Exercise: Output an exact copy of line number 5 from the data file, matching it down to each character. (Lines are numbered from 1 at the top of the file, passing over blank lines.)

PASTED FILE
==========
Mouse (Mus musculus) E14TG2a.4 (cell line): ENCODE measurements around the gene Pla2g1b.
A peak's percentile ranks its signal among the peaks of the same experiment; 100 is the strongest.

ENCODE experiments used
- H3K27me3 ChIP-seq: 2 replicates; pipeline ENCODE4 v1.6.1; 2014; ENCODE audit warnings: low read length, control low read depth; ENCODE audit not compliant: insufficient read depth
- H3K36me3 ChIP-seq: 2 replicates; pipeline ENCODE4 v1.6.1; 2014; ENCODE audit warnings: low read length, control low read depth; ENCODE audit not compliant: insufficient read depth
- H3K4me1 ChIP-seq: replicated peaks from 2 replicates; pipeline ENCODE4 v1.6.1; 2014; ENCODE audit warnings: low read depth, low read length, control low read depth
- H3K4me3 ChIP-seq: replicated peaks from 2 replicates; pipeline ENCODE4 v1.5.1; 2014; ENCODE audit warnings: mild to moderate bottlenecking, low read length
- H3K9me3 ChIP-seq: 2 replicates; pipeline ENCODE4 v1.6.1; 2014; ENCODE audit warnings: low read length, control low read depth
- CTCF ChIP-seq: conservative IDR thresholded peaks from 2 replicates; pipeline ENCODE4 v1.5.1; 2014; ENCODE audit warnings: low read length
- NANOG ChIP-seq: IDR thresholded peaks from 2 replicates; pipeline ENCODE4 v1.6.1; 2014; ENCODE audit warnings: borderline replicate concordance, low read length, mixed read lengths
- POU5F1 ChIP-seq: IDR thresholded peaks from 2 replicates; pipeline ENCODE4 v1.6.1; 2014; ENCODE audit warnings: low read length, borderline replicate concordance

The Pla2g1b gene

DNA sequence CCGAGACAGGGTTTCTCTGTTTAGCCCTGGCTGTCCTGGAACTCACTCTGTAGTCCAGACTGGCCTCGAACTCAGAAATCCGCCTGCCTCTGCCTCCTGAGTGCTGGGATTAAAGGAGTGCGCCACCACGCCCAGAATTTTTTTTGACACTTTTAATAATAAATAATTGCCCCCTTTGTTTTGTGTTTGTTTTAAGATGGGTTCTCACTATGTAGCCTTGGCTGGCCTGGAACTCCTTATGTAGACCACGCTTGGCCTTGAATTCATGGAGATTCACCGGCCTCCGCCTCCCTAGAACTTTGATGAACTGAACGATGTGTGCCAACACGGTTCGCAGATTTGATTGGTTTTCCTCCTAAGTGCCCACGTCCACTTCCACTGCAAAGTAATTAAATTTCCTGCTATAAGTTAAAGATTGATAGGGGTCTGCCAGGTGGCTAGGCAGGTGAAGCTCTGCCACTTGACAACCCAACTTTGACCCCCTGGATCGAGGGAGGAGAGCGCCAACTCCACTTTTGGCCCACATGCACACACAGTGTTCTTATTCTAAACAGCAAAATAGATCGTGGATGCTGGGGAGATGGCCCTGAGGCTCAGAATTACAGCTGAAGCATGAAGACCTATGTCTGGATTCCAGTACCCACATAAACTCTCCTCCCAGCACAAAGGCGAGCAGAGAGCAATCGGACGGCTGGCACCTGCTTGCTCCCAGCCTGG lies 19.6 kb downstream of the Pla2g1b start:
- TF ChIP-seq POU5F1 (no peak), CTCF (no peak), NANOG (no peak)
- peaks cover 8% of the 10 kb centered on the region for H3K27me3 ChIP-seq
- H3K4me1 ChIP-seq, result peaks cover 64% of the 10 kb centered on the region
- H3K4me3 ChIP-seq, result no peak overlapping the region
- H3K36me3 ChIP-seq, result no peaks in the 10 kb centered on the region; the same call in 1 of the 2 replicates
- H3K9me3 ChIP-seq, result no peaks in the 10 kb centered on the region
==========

- H3K36me3 ChIP-seq: 2 replicates; pipeline ENCODE4 v1.6.1; 2014; ENCODE audit warnings: low read length, control low read depth; ENCODE audit not compliant: insufficient read depth